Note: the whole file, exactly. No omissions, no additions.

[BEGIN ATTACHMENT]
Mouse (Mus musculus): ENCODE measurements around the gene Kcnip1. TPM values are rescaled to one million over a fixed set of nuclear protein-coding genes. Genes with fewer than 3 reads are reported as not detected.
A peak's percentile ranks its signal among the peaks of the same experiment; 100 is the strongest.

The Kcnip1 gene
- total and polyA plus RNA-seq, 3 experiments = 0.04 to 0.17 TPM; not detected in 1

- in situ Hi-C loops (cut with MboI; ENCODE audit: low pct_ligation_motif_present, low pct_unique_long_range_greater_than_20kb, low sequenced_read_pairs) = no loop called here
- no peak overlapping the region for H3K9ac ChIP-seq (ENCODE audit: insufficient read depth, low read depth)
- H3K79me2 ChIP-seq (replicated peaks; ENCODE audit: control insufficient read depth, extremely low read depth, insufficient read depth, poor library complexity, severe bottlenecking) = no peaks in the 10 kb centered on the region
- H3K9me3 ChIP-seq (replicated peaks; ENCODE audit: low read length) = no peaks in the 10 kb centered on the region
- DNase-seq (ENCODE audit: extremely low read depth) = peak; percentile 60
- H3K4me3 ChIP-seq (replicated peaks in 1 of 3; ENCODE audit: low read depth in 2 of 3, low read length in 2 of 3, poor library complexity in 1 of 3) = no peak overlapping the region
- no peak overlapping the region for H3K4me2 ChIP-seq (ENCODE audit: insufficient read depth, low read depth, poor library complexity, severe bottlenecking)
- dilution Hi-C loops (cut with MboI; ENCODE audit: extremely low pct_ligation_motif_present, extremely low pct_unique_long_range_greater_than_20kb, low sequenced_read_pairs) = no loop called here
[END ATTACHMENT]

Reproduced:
Mouse (Mus musculus): ENCODE measurements around the gene Kcnip1. TPM values are rescaled to one million over a fixed set of nuclear protein-coding genes. Genes with fewer than 3 reads are reported as not detected.
A peak's percentile ranks its signal among the peaks of the same experiment; 100 is the strongest.

The Kcnip1 gene
- total and polyA plus RNA-seq, 3 experiments = 0.04 to 0.17 TPM; not detected in 1

- in situ Hi-C loops (cut with MboI; ENCODE audit: low pct_ligation_motif_present, low pct_unique_long_range_greater_than_20kb, low sequenced_read_pairs) = no loop called here
- no peak overlapping the region for H3K9ac ChIP-seq (ENCODE audit: insufficient read depth, low read depth)
- H3K79me2 ChIP-seq (replicated peaks; ENCODE audit: control insufficient read depth, extremely low read depth, insufficient read depth, poor library complexity, severe bottlenecking) = no peaks in the 10 kb centered on the region
- H3K9me3 ChIP-seq (replicated peaks; ENCODE audit: low read length) = no peaks in the 10 kb centered on the region
- DNase-seq (ENCODE audit: extremely low read depth) = peak; percentile 60
- H3K4me3 ChIP-seq (replicated peaks in 1 of 3; ENCODE audit: low read depth in 2 of 3, low read length in 2 of 3, poor library complexity in 1 of 3) = no peak overlapping the region
- no peak overlapping the region for H3K4me2 ChIP-seq (ENCODE audit: insufficient read depth, low read depth, poor library complexity, severe bottlenecking)
- dilution Hi-C loops (cut with MboI; ENCODE audit: extremely low pct_ligation_motif_present, extremely low pct_unique_long_range_greater_than_20kb, low sequenced_read_pairs) = no loop called here